How to Password Protect Grub Boot Loader in Linux

by Ramesh Natarajan on September 19, 2011

If you are a Linux sysadmin, you might not want others in your IT department, who has physical access to the server, change anything from the GRUB bootloader menu that is displayed during system startup.

GRUB is the 3rd stage in the Linux boot process that we discussed earlier.

GRUB security features allows you to set a password to the grub entries. Once you set a password, you cannot edit any grub entries, or pass arguments to the kernel from the grub command line without entering the password.

It is highly recommended to set GRUB password on any critical production systems as explained in this article.

1. Use grub password command in grub.conf

On a system where GRUB is not secured with the password, the following message will be displayed right under the GRUB menu during the system startup.

As you see from this message, anybody who is in front of the console rebooting the server, can edit the grub commands, or even modify the kernel arguments, which probably will cause problems, if someone who doesn’t know what they are doing, plays around with this on production systems.

Use the up-arrow and down-arrow keys to select which entry is highlighted. 
Press enter to boot the selected OS,
'e' to edit the commands before booting, 
'a' to modify the kernel arguments before booting, or
'c' for a command-line

/boot/grub/grub.conf contains information about the entries that are displayed in the GRUB menu during system startup. On some systems, /etc/grub.conf is a symbolic link to /boot/grub/grub.conf

Add the following “password” line to the grub.conf file.

$ cat /etc/grub.conf
default=0
timeout=15
password GrbPwd4SysAd$
..

Once the “password” command is added to the grub.conf, the following message will be displayed right under the GRUB menu during the system startup.

As you see from this message, without entering the GRUB password that you gave in the grub.conf, nobody can edit the grub commands, or modify the kernel arguments. All they can do is just select one of the displayed entries and boot from here.

Use the up-arrow and down-arrow keys to select which entry is highlighted.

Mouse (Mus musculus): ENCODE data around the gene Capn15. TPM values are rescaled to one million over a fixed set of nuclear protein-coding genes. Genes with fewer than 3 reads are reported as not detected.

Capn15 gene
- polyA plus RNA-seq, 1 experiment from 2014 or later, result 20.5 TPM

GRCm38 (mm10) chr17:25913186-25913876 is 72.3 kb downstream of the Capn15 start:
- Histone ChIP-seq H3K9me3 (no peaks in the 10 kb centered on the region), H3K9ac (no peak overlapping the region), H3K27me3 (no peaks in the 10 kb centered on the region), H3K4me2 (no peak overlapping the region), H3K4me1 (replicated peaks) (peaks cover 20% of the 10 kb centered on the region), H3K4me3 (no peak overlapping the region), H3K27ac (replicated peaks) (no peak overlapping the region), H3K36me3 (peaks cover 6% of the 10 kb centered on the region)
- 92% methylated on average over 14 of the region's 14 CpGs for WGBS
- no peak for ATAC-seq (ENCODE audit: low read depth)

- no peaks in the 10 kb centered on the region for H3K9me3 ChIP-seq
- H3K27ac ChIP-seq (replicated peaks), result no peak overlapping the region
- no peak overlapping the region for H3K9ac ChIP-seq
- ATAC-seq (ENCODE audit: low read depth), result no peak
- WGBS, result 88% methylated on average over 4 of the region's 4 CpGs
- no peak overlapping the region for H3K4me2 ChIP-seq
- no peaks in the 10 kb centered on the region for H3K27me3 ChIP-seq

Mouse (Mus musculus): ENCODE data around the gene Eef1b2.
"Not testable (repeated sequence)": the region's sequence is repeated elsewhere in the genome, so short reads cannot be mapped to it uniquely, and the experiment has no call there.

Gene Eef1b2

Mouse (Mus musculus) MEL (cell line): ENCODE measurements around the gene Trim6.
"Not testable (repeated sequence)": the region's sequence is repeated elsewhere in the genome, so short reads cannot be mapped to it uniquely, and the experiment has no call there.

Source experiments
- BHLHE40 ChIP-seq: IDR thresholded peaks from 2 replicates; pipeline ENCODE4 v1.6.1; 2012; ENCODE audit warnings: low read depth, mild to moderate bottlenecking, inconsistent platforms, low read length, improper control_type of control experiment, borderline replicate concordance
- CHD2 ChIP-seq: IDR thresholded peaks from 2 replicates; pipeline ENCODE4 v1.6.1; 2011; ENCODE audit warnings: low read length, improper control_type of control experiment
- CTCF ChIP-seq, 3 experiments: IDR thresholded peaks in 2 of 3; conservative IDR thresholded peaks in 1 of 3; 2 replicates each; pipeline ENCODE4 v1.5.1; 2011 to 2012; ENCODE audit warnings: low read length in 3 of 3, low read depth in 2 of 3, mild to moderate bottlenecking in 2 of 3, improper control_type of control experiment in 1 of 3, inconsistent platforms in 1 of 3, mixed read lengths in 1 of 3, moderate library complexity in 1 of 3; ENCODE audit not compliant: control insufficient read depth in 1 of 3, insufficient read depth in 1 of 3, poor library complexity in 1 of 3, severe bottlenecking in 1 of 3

Press enter to boot the selected OS or
'p' to enter a password to unlock the next set of features.

2. Encrypt the grub password using grub-crypt

While reading the above entry, probably you thought to yourself: Yes, the grub is secured by a password. But, the password itself is in clear text in the grub.conf file, which kind of defeats the purpose.

You can use grub-crypt utility to create an encrypted password.

grub-crypt will get the clear text password from the user, and display the encrypted password as shown below.

# grub-crypt
Password: GrbPwd4SysAd$
Retype password: GrbPwd4SysAd$
^9^32kwzzX./3WISQ0C

Modify the grub.conf file, add the “password” entry with the –encrypted argument as shown below. Just copy the output of the grub-crypt command, and paste it after the “–encrypted” argument in the password entry.

$ cat /etc/grub.conf
default=0
timeout=15
password --encrypted ^9^32kwzzX./3WISQ0C
..

By default, the grub-crypt command encrypts the password using SHA-512 algorithm. You can also encrypt the password either using SHA-256 or MD5 alrogithms as shown below.

# grub-crypt --sha-256
# grub-crypt --md5

You can also use md5crypt to encrypt the password. In that case, you should use “password –md5 encrypted-password” in your grub.conf file.

Inside the script section of your grub.conf file, if you specify “lock”, grub will execute the rest of the commands in that section of the menu entry only if the user is authenticated.

3. Load a different file for the Grub Menu